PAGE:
So what makes this movie so unusual? According to Vox’s Alex Abad-Santos, the answer might be its overly ambitious nature. “Carried by Momoa’s natural charisma, the movie’s underwater charm offensive does a lot to smooth over its ill-advised attempt to cram way too much into one movie — even if it still stumbles while trying to juggle mythbuilding, romance, adventure, world travel, death, betrayal, riddles and puzzles, father-son bonding, Greek mythology, Julie Andrews as a Kraken-like creature, and multiple villains (including Julie Andrews as a Kraken-like creature),” he wrote. “It’s as if someone told Wan and team that Aquaman would be the title character’s one and only shot at a solo movie, and they made sure to go for broke.”

That’s something echoed by Empire’s Helen O’Hara. “The plot is honestly a mess: over-complicated yet predictable. What makes the film passably entertaining is that director James Wan throws astonishing amounts of action at the wall, and much of it sticks (though not always together),” she argued. “There’s entertainment in watching something so outrageously over-the-top, exploding in such strange ways. Just when you think you have a handle on it, something bizarre will happen. Nicole Kidman defending her baby son by taking out a death squad, say, or villain Black Manta (Yahya Abdul-Mateen II, underserved) inexplicably detouring to the North Sea (the film’s geography is deeply non-specific), or a Star Wars-alike battle on the seabed.”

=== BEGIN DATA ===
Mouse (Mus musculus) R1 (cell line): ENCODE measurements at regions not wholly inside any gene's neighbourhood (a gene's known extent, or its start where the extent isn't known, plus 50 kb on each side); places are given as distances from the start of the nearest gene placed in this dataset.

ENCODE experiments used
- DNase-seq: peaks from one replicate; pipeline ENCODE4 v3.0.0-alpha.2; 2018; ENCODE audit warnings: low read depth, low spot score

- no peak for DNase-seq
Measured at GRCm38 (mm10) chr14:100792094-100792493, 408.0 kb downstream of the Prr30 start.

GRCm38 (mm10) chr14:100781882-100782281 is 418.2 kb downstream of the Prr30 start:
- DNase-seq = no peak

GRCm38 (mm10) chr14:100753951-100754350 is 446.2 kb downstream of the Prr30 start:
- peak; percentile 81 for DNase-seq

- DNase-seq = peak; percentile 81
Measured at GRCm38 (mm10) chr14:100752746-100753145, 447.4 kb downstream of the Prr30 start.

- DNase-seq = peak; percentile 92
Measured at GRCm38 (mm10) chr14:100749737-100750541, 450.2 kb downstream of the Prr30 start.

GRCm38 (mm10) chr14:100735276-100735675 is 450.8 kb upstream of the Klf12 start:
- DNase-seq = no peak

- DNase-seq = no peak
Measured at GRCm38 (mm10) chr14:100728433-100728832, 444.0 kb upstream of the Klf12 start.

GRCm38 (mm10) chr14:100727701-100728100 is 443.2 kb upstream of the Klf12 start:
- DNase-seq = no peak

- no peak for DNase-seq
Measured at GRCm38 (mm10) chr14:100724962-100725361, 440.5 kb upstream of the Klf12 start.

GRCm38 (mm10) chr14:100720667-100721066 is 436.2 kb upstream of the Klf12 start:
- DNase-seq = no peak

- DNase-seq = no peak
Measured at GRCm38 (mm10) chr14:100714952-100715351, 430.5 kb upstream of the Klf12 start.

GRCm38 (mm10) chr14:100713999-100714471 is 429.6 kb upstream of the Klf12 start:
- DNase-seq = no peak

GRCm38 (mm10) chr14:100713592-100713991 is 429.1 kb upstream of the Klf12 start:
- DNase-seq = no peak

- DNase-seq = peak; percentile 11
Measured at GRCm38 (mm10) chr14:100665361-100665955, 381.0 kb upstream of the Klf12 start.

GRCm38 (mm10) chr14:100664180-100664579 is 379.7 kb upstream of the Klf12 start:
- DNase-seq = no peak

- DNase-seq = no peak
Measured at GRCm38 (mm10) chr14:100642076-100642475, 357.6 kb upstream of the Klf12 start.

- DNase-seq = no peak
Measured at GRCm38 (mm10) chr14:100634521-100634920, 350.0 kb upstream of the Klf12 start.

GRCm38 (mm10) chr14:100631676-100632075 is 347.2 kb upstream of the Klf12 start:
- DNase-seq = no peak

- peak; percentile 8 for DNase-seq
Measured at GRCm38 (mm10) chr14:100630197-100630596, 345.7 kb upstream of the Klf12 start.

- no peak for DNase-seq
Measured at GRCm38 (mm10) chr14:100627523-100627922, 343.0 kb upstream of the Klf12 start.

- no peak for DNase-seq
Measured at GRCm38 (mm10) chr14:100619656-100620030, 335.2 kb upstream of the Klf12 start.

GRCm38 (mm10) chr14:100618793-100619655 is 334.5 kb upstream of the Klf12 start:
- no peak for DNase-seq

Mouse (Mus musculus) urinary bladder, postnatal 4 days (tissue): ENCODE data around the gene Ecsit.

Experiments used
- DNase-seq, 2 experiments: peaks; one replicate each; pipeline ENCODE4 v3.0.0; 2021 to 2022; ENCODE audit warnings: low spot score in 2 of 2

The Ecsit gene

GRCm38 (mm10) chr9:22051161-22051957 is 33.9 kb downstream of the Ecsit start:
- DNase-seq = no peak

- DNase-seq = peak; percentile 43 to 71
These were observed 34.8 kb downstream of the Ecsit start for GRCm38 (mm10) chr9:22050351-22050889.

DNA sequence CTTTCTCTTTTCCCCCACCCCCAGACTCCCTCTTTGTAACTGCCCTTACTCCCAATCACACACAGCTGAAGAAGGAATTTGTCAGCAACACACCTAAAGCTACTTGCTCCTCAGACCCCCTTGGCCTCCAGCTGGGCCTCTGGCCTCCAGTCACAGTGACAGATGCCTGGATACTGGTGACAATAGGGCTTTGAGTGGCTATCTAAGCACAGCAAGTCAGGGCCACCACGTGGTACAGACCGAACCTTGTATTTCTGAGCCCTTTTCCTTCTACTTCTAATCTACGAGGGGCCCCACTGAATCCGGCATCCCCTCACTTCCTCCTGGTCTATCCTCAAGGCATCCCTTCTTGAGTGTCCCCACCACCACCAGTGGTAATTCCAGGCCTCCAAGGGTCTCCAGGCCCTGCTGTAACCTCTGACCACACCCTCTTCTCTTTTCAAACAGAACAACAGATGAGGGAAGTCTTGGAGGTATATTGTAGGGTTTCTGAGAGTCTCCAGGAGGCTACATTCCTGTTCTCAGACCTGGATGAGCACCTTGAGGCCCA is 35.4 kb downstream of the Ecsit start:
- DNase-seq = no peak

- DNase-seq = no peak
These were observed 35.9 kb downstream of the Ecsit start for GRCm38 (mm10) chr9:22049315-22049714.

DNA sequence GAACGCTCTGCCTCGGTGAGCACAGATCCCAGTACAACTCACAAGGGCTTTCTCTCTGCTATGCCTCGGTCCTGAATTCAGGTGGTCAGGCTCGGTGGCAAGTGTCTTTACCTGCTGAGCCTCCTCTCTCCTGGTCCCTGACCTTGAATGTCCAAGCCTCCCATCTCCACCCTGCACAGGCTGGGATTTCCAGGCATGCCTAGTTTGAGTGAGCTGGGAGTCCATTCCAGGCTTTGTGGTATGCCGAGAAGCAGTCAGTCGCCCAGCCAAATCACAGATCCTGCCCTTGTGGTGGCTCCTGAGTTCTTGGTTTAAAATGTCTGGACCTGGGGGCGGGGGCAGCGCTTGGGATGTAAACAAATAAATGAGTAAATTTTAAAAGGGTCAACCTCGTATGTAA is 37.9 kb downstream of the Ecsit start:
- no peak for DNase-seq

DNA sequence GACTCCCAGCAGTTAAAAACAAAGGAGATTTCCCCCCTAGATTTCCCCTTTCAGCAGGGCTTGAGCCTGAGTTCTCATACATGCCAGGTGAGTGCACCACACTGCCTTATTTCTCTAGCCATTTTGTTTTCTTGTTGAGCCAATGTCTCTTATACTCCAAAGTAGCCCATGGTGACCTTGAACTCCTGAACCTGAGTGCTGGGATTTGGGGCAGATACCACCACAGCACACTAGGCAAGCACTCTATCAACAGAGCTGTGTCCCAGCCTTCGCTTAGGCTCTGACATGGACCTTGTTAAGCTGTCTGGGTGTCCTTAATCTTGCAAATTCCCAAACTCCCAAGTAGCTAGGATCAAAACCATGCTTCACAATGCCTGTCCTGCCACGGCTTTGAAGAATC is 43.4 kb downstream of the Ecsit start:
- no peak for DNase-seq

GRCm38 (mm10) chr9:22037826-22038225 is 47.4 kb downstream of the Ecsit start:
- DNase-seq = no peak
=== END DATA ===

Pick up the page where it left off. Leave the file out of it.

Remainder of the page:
“It’s as if, with every single take, he said: ‘Well, if we’re going to make a movie about a muscle-bound man who talks to fish, let’s make this really crazy,’” agreed io9’s Germain Lussier. “Then you get scenes of two characters kissing while the camera does multiple 360-degree circles around them, complete with massive explosions and frickin’ laser beams whizzing by their heads. It’s bonkers. It’s bananas. It doesn’t always work but when it does, oh wow, is it fun.”